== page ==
• Nitrogen fertilization of a native grass planting in western Oklahoma

      Gillen, R. L.; Berg, W. A. (Society for Range Management, 1998-07-01)
      Native warm-season grass mixtures have been established on the Southern Plains under the USDA Conservation Reserve Program. We studied responses to N fertilizer on such pastures in western Oklahoma over a 4-year period. Experimental pastures were previously cultivated fields with loamy soils seeded to a mixture of native warm-season grasses. Fertilizer treatments were 0 and 35 kg N ha-1 year-1 as ammonium nitrate. Pastures were intensively grazed from early June to early August over 4 years. Stocking rates averaged 52 and 104 AUD ha-1 for the 0 and 35 kg N ha-1 treatments, respectively. These stocking rates are heavy for seasonal grazing in this region. Responses measured included forage mass and nutritive value before and after grazing, plant basal area, and livestock performance. Precipitation was variable but generally favorable over the study period. Peak forage mass was increased by N fertilization (2,480 versus 4,030 kg ha-1; P < 0.01), producing 45 kg forage per kg N applied. Nitrogen fertilization increased crude protein concentration in June (8.2 versus 10.3%; P < 0.05) and August (4.1 versus 4.6%; P < 0.05), but had inconsistent effects on in vitro dry matter digestibility. Total vegetative cover and basal cover of blue grama (Bouteloua gracilis (H.B.K.) Lag. ex Griffiths) increased in the fertilized pastures. Average daily steer gain was not different between treatments (0.96 versus 1.02 kg hd-1 day-1) even though stocking rates were substantially higher on fertilized pastures. Steer gain ha-1 was increased by fertilization (83 versus 176 kg ha-1, P < 0.01). This resulted in a fertilizer N use efficiency of 2.7 kg steer gain per kg N applied. Nitrogen fertilization combined with intensive summer grazing provided a net return of 0.65 to 0.94 per kg N applied.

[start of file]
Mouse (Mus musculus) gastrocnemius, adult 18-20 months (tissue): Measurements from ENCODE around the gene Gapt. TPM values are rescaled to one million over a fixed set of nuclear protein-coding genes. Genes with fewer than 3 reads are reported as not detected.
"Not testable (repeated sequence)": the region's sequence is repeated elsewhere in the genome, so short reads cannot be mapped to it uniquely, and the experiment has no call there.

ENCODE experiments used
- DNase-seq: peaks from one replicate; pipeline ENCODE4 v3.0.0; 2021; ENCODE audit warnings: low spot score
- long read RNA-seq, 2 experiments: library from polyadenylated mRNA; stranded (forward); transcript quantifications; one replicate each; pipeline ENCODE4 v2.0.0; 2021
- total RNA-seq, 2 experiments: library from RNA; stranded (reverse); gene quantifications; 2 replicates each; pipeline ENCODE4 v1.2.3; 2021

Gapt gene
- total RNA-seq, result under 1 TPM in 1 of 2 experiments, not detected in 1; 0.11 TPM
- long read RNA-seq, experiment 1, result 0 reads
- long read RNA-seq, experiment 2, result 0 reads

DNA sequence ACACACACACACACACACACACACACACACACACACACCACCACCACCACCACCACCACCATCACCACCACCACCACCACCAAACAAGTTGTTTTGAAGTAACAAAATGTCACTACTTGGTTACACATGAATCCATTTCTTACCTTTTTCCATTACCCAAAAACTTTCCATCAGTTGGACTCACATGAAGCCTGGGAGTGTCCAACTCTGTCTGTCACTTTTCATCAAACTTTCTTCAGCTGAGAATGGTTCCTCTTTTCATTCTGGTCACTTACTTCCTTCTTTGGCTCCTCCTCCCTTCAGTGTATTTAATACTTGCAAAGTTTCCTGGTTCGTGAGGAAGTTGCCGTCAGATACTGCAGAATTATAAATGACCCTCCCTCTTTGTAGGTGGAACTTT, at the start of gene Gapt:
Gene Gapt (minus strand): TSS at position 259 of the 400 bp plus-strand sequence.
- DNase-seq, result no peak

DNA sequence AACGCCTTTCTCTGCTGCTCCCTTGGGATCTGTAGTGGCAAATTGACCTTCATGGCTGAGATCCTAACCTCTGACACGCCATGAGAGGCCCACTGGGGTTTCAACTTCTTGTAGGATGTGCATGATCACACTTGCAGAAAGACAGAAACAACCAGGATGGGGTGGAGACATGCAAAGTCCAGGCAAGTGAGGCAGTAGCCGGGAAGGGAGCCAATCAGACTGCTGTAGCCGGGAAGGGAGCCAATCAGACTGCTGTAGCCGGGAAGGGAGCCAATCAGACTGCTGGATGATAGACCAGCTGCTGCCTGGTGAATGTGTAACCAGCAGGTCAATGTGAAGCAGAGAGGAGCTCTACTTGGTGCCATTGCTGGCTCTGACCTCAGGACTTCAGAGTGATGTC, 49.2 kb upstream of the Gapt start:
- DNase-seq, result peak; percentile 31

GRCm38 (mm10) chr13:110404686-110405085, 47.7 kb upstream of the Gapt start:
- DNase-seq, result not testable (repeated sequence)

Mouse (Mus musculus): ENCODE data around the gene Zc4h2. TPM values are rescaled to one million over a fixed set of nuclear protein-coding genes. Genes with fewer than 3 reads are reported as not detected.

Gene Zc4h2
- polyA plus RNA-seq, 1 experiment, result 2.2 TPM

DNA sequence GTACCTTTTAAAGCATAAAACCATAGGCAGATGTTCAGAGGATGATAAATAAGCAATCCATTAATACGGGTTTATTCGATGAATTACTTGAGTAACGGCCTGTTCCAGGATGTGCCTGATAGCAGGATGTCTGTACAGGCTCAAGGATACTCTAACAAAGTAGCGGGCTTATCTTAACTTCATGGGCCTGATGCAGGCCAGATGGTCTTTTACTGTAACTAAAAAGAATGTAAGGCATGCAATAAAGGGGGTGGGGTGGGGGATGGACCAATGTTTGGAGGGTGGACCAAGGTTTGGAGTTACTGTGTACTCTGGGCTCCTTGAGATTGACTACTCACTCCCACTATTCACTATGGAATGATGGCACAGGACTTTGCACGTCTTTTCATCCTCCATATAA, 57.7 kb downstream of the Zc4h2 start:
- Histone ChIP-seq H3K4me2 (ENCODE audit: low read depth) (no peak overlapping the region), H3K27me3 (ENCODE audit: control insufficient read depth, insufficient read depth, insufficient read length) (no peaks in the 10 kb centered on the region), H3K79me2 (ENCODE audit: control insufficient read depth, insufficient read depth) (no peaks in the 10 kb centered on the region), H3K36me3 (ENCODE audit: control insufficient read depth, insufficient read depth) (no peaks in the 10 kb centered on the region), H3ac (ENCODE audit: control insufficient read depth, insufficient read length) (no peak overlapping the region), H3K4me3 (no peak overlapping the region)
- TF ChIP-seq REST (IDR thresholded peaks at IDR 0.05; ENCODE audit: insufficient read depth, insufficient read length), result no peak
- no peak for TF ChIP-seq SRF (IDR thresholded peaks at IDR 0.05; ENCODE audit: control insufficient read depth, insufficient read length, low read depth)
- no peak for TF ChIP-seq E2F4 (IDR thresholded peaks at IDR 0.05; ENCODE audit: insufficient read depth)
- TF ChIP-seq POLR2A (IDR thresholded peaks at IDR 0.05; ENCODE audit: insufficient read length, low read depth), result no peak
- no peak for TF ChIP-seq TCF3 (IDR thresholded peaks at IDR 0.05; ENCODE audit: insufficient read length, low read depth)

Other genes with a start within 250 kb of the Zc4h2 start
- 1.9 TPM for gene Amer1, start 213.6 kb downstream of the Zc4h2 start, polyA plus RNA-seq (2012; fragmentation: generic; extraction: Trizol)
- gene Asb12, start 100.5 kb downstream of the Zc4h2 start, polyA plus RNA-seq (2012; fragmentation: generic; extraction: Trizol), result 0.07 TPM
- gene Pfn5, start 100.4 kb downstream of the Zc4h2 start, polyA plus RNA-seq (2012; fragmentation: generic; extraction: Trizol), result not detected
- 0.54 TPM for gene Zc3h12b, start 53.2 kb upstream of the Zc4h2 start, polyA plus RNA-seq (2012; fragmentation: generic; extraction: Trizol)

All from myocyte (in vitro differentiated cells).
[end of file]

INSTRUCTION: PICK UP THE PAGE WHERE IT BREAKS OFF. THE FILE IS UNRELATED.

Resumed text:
• Viewpoint: Applying riparian buffers to Great Plains rangelands

      Dosskey, M. G. (Society for Range Management, 1998-07-01)
      Better management of riparian areas has been promoted by public agencies for almost 2 decades. Recently, however, efforts have been intensified because serious conservation concerns remain. To achieve mandated conservation goals for water quality and wildlife will require widespread acceptance and application of recommended riparian practices. Success of riparian programs in the Great Plains will require recognition of differences between the interests of public agencies and those of private landowners and the development of an approach to riparian management that can accommodate both.